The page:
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NPR Topics: World Story of the Day Podcast: Episodes

Israel is allowing more exports to leave the Gaza Strip and plans to ease to trade restrictions further. But the U.N. says it's running out of money to provide Gazans' essential goods and services, and critics say Israel's moves aren't enough.
Haitian officials announced preliminary election results from last month's presidential vote, and the tally has only stirred more anger, violence and protests. Officials announced that government protege Jude Celestin and former first lady Mirlande Manigat would advance to a runoff in presidential elections, ...
Iraq's southern city is enjoying a comeback, after suffering through three major wars. These days, Iraqis in the oil-rich southern province are enjoying something close to a normal life, and the people of Basra say it's long overdue.
Both major presidential candidates in the Ivory Coast have claimed victory and taken oaths of office. That sets up the potential for another split in a country that's spent the past few years healing from civil war. NPR's Ofeibea Quist-Arcton fills in guest host Audie Cornish on the latest from the West ...
Afghanistan might not be the first place you'd expect a born U.S. citizen to end up teaching music. But William Harvey, who started playing violin in Indianapolis, teaches the instrument at the Afghanistan National Institute of Music.
On the surface, Jerusalem's Old City is an ideal melting pot, where Muslims, Christians and Jews live together in the ancient walled enclave. But a quiet struggle is being waged in the Old City, building by building, as Israelis try to restore a Jewish majority.
A 2,000-year-old building at the ancient site of Pompeii collapsed in rubble in November, only months after a piece of Rome's Colosseum fell to the ground and the roof of the home of Emperor Nero crumbled. The collapses triggered charges of neglect of Italy's vast archaeological heritage.
Former Pakistani leader Pervez Musharraf is contemplating a return home from exile and a possible run for the presidency. But the history of his rule haunts him, and any comeback is fraught with uncertainties.
Secretary of State Hillary Clinton is trying to limit the diplomatic fallout from the disclosure of classified State Department cables. They contain information on the inner workings of the department and some embarrassing assessments of world leaders. Being frank is part of the job when it comes to ...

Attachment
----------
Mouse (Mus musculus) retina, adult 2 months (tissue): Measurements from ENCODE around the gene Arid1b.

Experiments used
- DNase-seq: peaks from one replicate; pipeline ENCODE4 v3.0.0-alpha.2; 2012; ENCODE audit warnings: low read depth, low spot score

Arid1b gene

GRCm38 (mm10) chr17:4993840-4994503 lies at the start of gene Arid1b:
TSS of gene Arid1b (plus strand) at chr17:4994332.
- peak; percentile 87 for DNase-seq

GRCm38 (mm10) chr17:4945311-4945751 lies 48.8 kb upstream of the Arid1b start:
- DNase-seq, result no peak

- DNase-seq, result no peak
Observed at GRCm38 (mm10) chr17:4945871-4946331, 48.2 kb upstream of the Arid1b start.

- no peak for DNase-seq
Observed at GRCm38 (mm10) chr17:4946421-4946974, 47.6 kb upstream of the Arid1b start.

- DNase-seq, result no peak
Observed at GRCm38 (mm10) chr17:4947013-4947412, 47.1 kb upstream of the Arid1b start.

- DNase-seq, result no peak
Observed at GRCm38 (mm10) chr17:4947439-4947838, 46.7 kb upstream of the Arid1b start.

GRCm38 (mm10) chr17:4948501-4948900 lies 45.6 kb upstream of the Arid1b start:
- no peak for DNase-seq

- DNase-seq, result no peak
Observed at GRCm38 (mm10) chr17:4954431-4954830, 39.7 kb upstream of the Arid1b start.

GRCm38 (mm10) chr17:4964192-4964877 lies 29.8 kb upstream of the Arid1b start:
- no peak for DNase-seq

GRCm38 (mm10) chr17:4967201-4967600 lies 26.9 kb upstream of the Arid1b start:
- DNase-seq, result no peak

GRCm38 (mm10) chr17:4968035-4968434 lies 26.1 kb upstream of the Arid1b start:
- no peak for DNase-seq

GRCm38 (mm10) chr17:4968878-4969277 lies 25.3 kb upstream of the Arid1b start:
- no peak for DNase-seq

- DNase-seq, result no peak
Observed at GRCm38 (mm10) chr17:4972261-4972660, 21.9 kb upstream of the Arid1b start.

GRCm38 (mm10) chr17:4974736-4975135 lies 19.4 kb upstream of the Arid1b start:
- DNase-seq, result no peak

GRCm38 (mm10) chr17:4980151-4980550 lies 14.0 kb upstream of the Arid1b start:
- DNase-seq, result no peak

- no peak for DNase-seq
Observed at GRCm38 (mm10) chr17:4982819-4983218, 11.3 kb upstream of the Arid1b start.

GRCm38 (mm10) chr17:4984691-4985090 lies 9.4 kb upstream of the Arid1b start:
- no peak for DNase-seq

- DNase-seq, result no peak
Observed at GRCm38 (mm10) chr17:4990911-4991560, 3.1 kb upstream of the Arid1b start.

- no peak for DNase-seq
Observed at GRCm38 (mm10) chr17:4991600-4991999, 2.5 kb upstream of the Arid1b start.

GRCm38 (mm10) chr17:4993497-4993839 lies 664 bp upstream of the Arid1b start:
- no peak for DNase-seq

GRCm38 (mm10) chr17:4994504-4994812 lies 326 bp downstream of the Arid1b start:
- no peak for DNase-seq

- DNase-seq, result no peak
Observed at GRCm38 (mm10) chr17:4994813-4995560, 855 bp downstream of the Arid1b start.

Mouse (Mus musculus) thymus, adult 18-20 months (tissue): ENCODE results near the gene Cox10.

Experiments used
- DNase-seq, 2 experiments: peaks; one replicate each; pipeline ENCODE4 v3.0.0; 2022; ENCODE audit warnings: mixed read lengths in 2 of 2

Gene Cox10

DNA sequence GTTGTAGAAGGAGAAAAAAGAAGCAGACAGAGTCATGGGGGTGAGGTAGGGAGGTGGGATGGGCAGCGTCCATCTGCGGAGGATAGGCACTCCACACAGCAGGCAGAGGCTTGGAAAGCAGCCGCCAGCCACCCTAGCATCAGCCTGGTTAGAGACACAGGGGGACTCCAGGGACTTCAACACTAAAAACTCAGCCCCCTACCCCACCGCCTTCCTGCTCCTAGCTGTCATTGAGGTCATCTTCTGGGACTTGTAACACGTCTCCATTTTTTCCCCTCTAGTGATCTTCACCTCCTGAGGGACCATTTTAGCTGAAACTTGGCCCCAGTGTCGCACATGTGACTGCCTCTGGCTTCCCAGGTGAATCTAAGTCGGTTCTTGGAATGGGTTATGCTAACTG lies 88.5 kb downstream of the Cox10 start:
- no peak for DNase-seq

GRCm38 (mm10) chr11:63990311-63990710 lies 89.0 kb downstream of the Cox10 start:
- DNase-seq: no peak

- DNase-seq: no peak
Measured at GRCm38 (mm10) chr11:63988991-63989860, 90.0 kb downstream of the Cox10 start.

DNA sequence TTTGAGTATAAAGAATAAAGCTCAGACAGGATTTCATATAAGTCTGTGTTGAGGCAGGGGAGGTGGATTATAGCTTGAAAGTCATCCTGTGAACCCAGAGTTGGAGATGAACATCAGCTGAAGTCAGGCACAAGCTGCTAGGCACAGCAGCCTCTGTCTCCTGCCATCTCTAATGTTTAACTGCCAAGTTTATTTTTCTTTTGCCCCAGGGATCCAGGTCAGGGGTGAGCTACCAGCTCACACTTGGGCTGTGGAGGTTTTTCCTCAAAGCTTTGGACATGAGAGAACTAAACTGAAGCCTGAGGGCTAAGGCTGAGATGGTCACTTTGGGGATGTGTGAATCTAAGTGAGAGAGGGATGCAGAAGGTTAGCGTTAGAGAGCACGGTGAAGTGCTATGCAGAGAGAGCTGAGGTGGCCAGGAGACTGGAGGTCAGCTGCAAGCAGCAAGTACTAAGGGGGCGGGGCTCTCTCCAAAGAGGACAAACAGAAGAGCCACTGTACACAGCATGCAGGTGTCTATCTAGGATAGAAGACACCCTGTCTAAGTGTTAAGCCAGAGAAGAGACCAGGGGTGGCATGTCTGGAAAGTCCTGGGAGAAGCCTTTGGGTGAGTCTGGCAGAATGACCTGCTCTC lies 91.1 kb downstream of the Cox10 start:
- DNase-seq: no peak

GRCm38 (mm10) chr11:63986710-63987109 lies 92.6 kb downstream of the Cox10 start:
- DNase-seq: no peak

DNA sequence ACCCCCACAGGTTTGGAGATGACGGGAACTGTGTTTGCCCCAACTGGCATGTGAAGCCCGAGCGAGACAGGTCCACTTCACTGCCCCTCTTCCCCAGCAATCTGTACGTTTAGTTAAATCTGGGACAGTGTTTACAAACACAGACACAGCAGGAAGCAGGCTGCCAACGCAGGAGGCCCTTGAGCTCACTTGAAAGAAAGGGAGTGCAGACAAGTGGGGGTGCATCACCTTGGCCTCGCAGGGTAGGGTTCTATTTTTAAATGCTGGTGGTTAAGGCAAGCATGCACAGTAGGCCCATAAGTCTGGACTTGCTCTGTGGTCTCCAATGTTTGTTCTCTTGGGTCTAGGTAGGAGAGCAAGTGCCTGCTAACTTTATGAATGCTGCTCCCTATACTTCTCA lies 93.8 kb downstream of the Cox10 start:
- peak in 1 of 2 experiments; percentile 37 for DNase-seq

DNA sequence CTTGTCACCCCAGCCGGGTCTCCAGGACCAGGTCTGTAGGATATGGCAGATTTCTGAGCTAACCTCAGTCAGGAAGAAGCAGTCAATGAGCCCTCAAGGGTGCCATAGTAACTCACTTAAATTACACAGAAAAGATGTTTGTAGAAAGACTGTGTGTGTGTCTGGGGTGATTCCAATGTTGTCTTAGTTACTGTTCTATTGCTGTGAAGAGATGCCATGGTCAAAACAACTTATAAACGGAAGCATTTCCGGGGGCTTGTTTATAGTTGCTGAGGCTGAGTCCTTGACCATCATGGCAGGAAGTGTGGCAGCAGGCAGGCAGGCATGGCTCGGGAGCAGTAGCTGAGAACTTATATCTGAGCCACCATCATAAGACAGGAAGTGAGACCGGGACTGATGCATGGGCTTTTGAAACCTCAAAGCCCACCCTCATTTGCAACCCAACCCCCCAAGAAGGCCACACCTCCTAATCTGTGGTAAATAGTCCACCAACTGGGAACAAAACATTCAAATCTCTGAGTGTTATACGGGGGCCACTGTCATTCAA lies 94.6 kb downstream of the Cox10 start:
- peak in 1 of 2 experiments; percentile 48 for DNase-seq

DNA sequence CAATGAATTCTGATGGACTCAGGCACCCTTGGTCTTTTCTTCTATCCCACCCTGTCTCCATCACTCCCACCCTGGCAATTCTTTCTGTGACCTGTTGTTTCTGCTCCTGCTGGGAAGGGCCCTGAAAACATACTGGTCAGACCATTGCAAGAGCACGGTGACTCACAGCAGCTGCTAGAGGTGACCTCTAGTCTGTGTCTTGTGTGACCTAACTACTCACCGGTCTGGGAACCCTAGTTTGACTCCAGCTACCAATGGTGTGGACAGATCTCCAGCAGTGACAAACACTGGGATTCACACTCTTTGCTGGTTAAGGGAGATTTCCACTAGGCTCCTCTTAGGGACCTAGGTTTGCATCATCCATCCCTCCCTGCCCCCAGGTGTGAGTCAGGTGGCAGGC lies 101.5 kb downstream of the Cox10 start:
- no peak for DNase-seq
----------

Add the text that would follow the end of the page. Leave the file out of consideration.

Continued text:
Presidential elections in Haiti Sunday disintegrated into street protests after 12 of the 18 candidates said the balloting was fraudulent. Before the polls had closed, the candidates said they would not accept the results.
Israelis often explain the policy choices they make by saying they live in a difficult neighborhood, and this is no exception. Fighting oil dependence isn't just good for the Earth -- it could ensure the country's security.
The cholera death toll continues to rise in Haiti. According to official figures from the government, at least 1,648 people have died and there have been more than 72,000 confirmed cholera cases.
A 269-foot yacht commissioned by Saddam Hussein in 1981 for about $25 million has finally made its way home after spending decades on loan. As plans for the boat are still hashed out, Iraq's minister of transportation has been spending some long-awaited time on the former Iraqi dictator's boat.
Two days after an artillery attack on the South Korean island, residents returned to gather their belongings and survey the damage. Most of the village's 1,200 residents seem to have decided en masse to flee.
The people have grown cynical over the years and no longer get their hopes up when government officials and journalists come around to ask about life here.
Nearly 30 years in office, Egypt's President Hosni Mubarak has become a strong proponent of a market economy. Only vestiges remain of the state socialism that once defined Egypt. But the economy has unusual elements, at least to the Western eye.
Hosni Mubarak is Egypt's longest serving ruler since the mid-19th century. But not all Egyptians are happy that he may run for president again next year. After 29 years under Mubarak, many Egyptians are fed up with enduring poverty and police abuses.
President Obama came back from Portugal talking up his wins at the NATO summit. The president got Russian buy-in on efforts to build a missile-defense system for Europe, and persuaded NATO leaders and Afghanistan's president to agree to his plan to gradually reduce allied forces there over the next four ...
A new book about a cabaret singer with whom Wladyslaw Szpilman worked alleges that the pianist collaborated with the Gestapo to survive. The Szpilman family calls the accusation outrageous, and his son is taking legal action to try to stop the book.
In Indian culture, gold has a traditional worth that far outweighs its intrinsic value. As India's economy surges and more people share the wealth, the country's thirst for gold is rippling through the world market.
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